—A Fuel Efficiency Horizon for US Automobiles

DeCicco says that the rate of technology progress, particularly for the degree of hybridization likely to be needed, he assumes are in line with those of some major automotive technology changes in the past; the challenge is cost, which rises steadily as greater use of advanced technology is required.

Nevertheless, projected fuel savings greatly exceed upfront costs and this evolutionary horizon remains less costly than revolutionary changes in vehicles based on electric grid connection, hydrogen or other alternatives that entail extensive new infrastructure. As interpreted here, however, these options are used only as an existence proof of the potential for high fuel efficiency rather than as a literal technology pathway to be implemented. Thus, the view is technologically agnostic and reflects opportunities identified through engineering fundamentals.

—A Fuel Efficiency Horizon for US Automobiles

To entice buyers away from a focus on power, and toward smart technology, DeCicco identifies emerging trends for what he dubs efficiency compatible design strategies. Amenities like Bluetooth hookups, communication bandwidth and other information technology enhance customer value with minimal demands on power.

Compatible strategies are approaches for both individual vehicles and product plans that enhance customer value by emphasizing features that are not inherently fuel consumptive. Such options include intelligent systems content, matching performance to real world driving needs, creative downsizing, interior packaging and styling—in short, appealing to consumers in ways that are in line with, as opposed to work against, fuel efficiency.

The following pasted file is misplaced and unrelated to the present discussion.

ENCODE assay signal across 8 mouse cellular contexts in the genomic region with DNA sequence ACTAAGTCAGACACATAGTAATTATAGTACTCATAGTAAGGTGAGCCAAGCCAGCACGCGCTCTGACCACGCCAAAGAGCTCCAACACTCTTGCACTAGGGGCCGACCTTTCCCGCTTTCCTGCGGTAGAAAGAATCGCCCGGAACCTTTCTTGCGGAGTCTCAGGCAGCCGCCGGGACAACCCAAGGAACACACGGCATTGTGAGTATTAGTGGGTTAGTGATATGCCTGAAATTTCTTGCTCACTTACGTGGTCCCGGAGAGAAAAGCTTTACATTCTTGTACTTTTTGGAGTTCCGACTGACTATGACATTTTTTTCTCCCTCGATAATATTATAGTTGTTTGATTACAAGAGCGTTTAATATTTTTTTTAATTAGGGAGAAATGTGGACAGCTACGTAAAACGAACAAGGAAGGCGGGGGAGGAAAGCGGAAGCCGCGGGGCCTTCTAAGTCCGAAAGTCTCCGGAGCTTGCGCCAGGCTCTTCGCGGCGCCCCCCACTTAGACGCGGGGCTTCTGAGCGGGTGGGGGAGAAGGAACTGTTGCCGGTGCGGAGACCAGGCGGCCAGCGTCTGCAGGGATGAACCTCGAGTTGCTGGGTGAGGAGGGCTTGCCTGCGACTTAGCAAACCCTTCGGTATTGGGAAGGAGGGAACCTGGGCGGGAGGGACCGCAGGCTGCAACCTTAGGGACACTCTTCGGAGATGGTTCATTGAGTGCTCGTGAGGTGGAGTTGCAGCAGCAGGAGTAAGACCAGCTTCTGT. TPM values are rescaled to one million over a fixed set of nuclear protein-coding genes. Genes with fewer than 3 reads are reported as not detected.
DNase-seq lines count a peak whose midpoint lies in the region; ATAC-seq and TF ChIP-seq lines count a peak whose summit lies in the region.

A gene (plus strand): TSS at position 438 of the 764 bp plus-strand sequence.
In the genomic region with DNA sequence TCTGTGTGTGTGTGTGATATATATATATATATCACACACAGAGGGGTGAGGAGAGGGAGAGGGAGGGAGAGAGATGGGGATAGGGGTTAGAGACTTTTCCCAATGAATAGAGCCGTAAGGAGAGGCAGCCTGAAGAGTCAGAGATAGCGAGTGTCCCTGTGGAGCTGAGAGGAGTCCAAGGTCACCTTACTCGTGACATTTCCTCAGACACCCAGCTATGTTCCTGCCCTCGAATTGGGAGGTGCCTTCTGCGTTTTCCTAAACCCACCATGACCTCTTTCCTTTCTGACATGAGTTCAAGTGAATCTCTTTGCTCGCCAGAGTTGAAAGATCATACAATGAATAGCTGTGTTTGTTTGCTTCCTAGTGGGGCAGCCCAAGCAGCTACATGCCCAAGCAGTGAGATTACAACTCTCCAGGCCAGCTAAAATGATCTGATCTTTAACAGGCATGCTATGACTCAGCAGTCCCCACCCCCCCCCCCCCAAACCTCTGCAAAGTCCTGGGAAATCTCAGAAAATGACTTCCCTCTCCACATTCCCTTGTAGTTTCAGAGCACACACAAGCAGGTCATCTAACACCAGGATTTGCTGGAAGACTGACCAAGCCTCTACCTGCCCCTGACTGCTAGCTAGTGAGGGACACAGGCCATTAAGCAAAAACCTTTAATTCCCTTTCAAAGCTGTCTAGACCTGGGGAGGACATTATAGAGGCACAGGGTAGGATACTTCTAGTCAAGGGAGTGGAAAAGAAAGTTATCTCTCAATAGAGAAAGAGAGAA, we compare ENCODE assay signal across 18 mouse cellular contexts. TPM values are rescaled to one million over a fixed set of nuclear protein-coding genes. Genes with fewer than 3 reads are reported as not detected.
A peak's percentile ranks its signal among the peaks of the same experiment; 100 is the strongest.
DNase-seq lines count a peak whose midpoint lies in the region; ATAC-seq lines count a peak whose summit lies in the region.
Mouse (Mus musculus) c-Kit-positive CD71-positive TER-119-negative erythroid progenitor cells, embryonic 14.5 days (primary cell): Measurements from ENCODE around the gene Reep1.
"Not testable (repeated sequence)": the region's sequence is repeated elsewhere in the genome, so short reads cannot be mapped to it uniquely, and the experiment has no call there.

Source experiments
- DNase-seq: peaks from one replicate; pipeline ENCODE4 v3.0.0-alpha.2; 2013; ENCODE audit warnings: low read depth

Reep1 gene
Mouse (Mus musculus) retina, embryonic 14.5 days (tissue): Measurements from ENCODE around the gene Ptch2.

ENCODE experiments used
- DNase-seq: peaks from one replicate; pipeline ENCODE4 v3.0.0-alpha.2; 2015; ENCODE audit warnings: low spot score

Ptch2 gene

—A Fuel Efficiency Horizon for US Automobiles

The report develops new interpretations of technology cost estimates that better depict the benefits of ongoing innovation while acknowledging the limits of how much consumers can spend. The analysis reflects the three-way trade-off among efficiency, performance and cost that the car market is likely to face in the years ahead.

The fleet I’ve modeled for 2025 does not give up any of the performance and creature comforts consumers already enjoy. You don’t have to go back to being Fred Flintstone, but you will see lower fuel costs instead of ever more mass and muscle.

—John DeCicco



fred schumacher

A topic that has not been sufficiently discussed is the impact of automotive morphology.

We make excellent multi-purpose vehicles. What we don't make are single-purpose vehicles to satisfy 80% of private automotive useage: single occupant commuting.

A narrow, two-seat, three-wheel commuter weighing under 1,000 pounds could achieve 100 mpg efficiency. Without the need for exotic technology, such a vehicle could be produced for half the cost of a standard sedan.

In this post financial crash, Great Recession world, cost will be a major consideration for new vehicle purchase, more important than it was in the past. Americans won't switch to high efficiency vehicles if the cost is too high. Keep it under $10,000 and the transition will be fast. If it's over $30,000, the transition will slow to a crawl.